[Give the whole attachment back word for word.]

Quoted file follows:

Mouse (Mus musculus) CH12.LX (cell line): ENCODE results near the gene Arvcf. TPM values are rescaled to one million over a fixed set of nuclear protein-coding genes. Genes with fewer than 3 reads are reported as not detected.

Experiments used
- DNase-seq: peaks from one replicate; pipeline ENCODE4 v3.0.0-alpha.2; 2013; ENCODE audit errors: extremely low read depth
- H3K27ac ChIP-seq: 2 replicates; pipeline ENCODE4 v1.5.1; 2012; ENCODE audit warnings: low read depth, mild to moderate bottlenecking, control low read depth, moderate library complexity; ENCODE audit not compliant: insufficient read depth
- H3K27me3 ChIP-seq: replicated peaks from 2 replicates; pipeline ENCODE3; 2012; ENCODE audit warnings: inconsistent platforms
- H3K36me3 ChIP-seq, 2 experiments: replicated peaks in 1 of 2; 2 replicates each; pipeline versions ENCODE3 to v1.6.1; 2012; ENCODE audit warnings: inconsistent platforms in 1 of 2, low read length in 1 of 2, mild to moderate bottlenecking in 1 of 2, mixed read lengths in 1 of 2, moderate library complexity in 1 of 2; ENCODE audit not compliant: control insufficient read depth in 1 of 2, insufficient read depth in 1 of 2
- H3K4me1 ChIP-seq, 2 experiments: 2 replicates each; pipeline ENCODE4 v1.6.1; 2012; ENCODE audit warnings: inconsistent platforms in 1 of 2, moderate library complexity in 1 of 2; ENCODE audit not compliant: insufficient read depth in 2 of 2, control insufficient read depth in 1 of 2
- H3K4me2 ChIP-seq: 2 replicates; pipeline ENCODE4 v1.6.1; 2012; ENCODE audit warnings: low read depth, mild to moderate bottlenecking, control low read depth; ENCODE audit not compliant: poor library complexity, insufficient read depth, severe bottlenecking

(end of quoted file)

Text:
Mouse (Mus musculus) CH12.LX (cell line): ENCODE results near the gene Arvcf. TPM values are rescaled to one million over a fixed set of nuclear protein-coding genes. Genes with fewer than 3 reads are reported as not detected.

Experiments used
- DNase-seq: peaks from one replicate; pipeline ENCODE4 v3.0.0-alpha.2; 2013; ENCODE audit errors: extremely low read depth
- H3K27ac ChIP-seq: 2 replicates; pipeline ENCODE4 v1.5.1; 2012; ENCODE audit warnings: low read depth, mild to moderate bottlenecking, control low read depth, moderate library complexity; ENCODE audit not compliant: insufficient read depth
- H3K27me3 ChIP-seq: replicated peaks from 2 replicates; pipeline ENCODE3; 2012; ENCODE audit warnings: inconsistent platforms
- H3K36me3 ChIP-seq, 2 experiments: replicated peaks in 1 of 2; 2 replicates each; pipeline versions ENCODE3 to v1.6.1; 2012; ENCODE audit warnings: inconsistent platforms in 1 of 2, low read length in 1 of 2, mild to moderate bottlenecking in 1 of 2, mixed read lengths in 1 of 2, moderate library complexity in 1 of 2; ENCODE audit not compliant: control insufficient read depth in 1 of 2, insufficient read depth in 1 of 2
- H3K4me1 ChIP-seq, 2 experiments: 2 replicates each; pipeline ENCODE4 v1.6.1; 2012; ENCODE audit warnings: inconsistent platforms in 1 of 2, moderate library complexity in 1 of 2; ENCODE audit not compliant: insufficient read depth in 2 of 2, control insufficient read depth in 1 of 2
- H3K4me2 ChIP-seq: 2 replicates; pipeline ENCODE4 v1.6.1; 2012; ENCODE audit warnings: low read depth, mild to moderate bottlenecking, control low read depth; ENCODE audit not compliant: poor library complexity, insufficient read depth, severe bottlenecking